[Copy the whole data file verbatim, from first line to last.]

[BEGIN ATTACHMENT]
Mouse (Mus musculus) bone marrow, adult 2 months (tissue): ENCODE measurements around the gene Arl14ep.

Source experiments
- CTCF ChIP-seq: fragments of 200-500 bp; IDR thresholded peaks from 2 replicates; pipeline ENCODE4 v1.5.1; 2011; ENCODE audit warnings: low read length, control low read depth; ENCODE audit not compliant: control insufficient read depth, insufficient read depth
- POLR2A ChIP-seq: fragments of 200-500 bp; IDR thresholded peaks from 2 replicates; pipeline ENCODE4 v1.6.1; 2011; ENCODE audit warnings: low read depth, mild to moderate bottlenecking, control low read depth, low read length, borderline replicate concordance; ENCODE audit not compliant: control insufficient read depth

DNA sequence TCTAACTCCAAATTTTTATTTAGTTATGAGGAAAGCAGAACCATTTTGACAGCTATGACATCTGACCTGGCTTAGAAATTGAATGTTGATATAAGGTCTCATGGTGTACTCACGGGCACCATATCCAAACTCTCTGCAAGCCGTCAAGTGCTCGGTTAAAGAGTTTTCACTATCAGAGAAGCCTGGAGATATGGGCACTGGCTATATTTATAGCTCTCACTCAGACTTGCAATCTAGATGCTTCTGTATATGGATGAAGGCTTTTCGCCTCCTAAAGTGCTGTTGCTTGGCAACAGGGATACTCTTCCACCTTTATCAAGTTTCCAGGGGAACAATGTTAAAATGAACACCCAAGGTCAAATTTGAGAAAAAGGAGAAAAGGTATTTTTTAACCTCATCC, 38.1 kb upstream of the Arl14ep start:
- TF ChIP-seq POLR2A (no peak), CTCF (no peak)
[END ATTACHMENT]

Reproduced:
Mouse (Mus musculus) bone marrow, adult 2 months (tissue): ENCODE measurements around the gene Arl14ep.

Source experiments
- CTCF ChIP-seq: fragments of 200-500 bp; IDR thresholded peaks from 2 replicates; pipeline ENCODE4 v1.5.1; 2011; ENCODE audit warnings: low read length, control low read depth; ENCODE audit not compliant: control insufficient read depth, insufficient read depth
- POLR2A ChIP-seq: fragments of 200-500 bp; IDR thresholded peaks from 2 replicates; pipeline ENCODE4 v1.6.1; 2011; ENCODE audit warnings: low read depth, mild to moderate bottlenecking, control low read depth, low read length, borderline replicate concordance; ENCODE audit not compliant: control insufficient read depth

DNA sequence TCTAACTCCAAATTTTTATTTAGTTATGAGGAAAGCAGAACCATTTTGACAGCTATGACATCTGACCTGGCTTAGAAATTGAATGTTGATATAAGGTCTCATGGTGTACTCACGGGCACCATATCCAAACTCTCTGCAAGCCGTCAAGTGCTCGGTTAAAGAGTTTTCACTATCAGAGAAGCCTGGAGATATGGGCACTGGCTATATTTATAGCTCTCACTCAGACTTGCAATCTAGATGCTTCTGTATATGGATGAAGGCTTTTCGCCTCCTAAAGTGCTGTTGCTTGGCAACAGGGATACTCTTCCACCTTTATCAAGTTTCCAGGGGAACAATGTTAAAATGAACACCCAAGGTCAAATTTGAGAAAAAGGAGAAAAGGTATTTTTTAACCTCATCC, 38.1 kb upstream of the Arl14ep start:
- TF ChIP-seq POLR2A (no peak), CTCF (no peak)